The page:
“Halloween, 1970. Today World War III will begin, as brought to you by the People of the Free Universe. From this day forward, anyone and/or everyone or company of persons who misuses the natural environment or destroys same will suffer the penalty of death by the People of the Free Universe. I and my comrades from this day forth will fight until death or freedom against anyone who does not support natural life on this planet. Materialism must die, or Mankind will stop.”
A recent analysis by the Economist, for example, found that, “The data suggest that the ill may have been particularly susceptible to Mr. Trump’s message. According to our model, if diabetes were just 7% less prevalent in Michigan, Mr. Trump would have gained 0.3 fewer percentage points there, enough to swing the state back to the Democrats. Similarly, if an additional 8% of people in Pennsylvania engaged in regular physical activity, and heavy drinking in Wisconsin were 5% lower, Mrs. Clinton would be set to enter the White House.”
SOVIET PIN-UP ART
Wyatt at the Coyote Palace 24 songs and Book
This majestic collection strikes me much less as an assemblage of half-completed songs and much more like a privileged look into a gifted artist’s sketchbook. Past examples might include Bob Dylan’s Basement Tapes; Syd Barrett’s solo albums; Patti Smith’s Radio Ethiopia; 69 Love Songs by The Magnetic Fields, and XTC’s demo albums Homespun and Homegrown. These are all instances of artists honing their craft and quite possibly not worrying too much about what kind of an impression they are making. The book which accompanies the two CD-set is full of impressionistic vignettes; many of them anecdotes which fall short of being full-blown stories. These vignettes seem to provide a kind of running commentary on the frequently elliptic song lyrics which accompany them. Many of the songs on Wyatt at the Coyote Palace are anchored by a strummed acoustic guitar underscored by quirky melodies and arrangements. The opening track, “Bright” begins as though a door into the unknown has gradually creaked open and is luring you into a troubling world of unresolved and unsolvable ambiguities. Spacy sound effects lure you further into the sounds of cascading guitar strumming and Hersh’s fragile, almost broken voice. The overall effect is both disorienting and transcendent–and then the song, like a dream, abruptly ends. “Bubble Net” evokes a murky, underwater-sounding eldritch feel which evolves into a kind of magisterial march. Many of the remaining songs are divided into three types. The first category consists of pretty, if seemingly fragile melodies, such as “In Stitches”, the eerie and translucent “Hemingway’s Tell”; the manic-depressive “Wonderland”; the lovely but ominous “Day 3”; the subtly urgent “American Copper”; the pretty but scarifying undertow of “August”; the laconic “Cooties”; the beautifully, beatifically melodic “Christmas Underground” and the elegiac “Shaky Blue Can”. The second category of songs might be deemed Art songs, with halting and often abrupt pacing: for example, “Secret Codes”; the broken and stammering guitar of “Detox”; the stuttering impetus of the wrenching “Two Birds”; the masterful, brilliantly poppy ba-ba-bas of “Guadalupe,” with its liquescent guitar and ominous and almost hypnotic and frightening bass undertow; the alternately juddering and calm “Some Dumb Runaway”; the strangely placid and moody “From the Plane”; and the wrenching pomp of “Between Piety and Desire.” The third, and often most powerful category of songs consist of nearly nightmarish soundscapes with intense vocals, which include the following: “Green Screen”; the sad and classically tinged “Diving”; the tumultuous and insistent “Sun Blown”; the brightly melodic but taut and eerie “Elysian Fields”; the alternatingly calm and intense “Soma Gone Slapstick”; and, for the grand climax, the impossibly beautiful and utterly otherworldly “Shotgun”, a brilliant tour de force in an idiosyncratic and highly personal album which is full of them.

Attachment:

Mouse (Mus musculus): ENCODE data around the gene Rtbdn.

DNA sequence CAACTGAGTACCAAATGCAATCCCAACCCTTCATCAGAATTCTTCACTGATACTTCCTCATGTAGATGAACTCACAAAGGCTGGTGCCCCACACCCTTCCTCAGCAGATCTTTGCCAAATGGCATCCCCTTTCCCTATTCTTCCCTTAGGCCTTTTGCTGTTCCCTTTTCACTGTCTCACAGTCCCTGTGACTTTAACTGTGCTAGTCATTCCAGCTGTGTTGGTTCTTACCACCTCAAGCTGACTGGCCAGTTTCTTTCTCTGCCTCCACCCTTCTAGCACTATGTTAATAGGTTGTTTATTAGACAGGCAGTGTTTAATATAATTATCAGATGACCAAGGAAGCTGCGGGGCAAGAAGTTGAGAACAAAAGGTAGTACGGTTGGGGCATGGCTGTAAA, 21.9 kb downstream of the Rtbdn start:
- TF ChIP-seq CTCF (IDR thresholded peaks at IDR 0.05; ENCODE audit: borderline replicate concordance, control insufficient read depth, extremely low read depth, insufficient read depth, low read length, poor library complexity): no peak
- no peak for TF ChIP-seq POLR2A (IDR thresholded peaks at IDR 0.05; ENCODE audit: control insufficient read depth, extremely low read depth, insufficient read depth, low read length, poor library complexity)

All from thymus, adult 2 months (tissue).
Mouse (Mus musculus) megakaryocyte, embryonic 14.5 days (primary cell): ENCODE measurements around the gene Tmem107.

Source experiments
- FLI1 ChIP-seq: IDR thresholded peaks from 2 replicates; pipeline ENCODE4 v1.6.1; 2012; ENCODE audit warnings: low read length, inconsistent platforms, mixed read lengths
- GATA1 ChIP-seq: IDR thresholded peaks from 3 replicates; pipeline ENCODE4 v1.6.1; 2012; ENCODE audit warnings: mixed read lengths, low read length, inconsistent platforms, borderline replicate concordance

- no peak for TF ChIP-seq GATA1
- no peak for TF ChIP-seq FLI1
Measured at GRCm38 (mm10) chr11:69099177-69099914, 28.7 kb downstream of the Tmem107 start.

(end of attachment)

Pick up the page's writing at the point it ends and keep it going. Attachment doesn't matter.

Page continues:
CONTROVERSIES IN POPULAR CULTURE. 878.
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